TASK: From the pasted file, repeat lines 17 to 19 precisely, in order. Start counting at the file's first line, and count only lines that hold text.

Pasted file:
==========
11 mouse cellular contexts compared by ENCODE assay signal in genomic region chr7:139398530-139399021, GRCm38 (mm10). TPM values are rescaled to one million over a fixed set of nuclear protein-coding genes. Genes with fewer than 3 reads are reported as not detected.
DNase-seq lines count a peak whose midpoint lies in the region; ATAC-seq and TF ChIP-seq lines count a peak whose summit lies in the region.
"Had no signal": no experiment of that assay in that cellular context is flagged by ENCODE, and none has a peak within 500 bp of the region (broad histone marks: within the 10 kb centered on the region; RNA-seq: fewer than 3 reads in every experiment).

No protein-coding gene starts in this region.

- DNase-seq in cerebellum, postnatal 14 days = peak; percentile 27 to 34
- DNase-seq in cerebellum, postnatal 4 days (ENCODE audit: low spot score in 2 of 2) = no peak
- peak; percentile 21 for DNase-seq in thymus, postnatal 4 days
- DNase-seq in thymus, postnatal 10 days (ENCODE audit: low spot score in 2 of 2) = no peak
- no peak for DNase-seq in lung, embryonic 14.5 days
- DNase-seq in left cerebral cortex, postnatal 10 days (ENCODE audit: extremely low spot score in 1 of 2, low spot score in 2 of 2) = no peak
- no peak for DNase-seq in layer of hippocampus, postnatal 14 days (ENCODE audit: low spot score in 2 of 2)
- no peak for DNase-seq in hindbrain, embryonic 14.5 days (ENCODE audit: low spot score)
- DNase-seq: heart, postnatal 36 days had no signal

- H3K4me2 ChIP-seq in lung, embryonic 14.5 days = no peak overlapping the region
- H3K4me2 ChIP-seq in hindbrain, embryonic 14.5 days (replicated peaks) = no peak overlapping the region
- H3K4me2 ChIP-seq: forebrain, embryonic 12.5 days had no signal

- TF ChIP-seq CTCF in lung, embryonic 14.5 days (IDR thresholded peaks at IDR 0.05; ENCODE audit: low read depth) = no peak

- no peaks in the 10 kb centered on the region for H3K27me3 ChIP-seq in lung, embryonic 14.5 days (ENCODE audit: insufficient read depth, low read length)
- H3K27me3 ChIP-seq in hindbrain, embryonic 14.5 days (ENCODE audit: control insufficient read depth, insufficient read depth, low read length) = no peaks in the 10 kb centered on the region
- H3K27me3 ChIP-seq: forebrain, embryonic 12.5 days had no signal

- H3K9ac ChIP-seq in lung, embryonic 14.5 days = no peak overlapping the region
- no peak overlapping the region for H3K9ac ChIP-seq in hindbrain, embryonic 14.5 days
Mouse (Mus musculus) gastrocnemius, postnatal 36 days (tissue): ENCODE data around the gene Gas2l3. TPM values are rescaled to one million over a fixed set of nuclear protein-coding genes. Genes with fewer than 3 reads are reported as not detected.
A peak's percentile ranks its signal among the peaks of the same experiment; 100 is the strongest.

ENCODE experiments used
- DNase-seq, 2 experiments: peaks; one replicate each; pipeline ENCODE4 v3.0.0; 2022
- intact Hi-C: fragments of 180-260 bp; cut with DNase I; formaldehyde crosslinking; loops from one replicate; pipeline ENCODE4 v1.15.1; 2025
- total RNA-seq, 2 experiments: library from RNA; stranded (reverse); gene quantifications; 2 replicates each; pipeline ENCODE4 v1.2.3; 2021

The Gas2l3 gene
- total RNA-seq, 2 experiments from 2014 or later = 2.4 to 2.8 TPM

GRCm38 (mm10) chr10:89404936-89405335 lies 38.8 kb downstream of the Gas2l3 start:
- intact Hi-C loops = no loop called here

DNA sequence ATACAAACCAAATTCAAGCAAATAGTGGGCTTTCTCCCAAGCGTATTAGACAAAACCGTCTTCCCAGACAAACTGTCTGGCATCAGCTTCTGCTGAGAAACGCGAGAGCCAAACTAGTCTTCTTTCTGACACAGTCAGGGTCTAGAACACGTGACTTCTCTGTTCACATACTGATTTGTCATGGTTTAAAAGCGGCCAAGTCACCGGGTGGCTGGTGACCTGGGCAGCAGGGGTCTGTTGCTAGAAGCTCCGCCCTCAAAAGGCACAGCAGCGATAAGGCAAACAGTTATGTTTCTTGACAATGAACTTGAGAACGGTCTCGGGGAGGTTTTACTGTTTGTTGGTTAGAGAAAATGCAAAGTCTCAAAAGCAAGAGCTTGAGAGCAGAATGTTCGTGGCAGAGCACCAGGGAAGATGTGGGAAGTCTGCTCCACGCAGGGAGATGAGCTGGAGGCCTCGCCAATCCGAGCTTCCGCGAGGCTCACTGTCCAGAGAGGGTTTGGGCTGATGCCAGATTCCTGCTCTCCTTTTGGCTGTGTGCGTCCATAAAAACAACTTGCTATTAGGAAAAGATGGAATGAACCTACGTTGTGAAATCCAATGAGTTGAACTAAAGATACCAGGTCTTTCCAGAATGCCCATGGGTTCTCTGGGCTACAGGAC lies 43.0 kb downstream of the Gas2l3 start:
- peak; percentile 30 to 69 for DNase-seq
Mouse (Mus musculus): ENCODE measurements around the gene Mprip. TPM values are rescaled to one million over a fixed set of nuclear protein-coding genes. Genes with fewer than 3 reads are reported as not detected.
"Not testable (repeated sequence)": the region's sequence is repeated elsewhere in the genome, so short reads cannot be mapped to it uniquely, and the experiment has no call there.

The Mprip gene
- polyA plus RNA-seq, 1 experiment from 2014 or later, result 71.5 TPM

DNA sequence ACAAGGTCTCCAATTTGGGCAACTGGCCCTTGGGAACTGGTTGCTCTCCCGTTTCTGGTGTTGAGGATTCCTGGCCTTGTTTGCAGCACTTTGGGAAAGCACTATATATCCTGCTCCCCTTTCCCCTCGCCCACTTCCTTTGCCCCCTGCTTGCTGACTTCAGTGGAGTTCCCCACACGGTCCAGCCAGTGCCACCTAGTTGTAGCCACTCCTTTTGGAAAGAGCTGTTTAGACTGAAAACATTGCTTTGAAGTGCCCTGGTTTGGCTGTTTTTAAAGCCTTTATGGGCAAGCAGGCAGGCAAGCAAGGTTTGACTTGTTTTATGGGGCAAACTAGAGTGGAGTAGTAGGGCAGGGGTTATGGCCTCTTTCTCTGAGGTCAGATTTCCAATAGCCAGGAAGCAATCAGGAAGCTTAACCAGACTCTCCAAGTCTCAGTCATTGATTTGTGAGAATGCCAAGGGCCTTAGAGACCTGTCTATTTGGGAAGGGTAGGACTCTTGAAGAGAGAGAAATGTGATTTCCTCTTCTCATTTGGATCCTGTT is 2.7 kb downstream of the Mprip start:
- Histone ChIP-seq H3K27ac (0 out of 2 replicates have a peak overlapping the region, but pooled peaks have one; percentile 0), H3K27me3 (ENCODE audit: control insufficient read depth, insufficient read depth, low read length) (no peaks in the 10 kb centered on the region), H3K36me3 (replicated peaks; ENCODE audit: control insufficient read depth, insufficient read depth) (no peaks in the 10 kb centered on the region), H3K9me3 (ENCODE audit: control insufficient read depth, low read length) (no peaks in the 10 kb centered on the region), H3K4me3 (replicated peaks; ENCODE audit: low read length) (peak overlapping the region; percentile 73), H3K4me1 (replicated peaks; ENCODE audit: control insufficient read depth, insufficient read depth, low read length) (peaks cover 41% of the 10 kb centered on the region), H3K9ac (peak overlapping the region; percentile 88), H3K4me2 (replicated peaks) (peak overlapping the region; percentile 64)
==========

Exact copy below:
- TF ChIP-seq CTCF in lung, embryonic 14.5 days (IDR thresholded peaks at IDR 0.05; ENCODE audit: low read depth) = no peak

- no peaks in the 10 kb centered on the region for H3K27me3 ChIP-seq in lung, embryonic 14.5 days (ENCODE audit: insufficient read depth, low read length)
- H3K27me3 ChIP-seq in hindbrain, embryonic 14.5 days (ENCODE audit: control insufficient read depth, insufficient read depth, low read length) = no peaks in the 10 kb centered on the region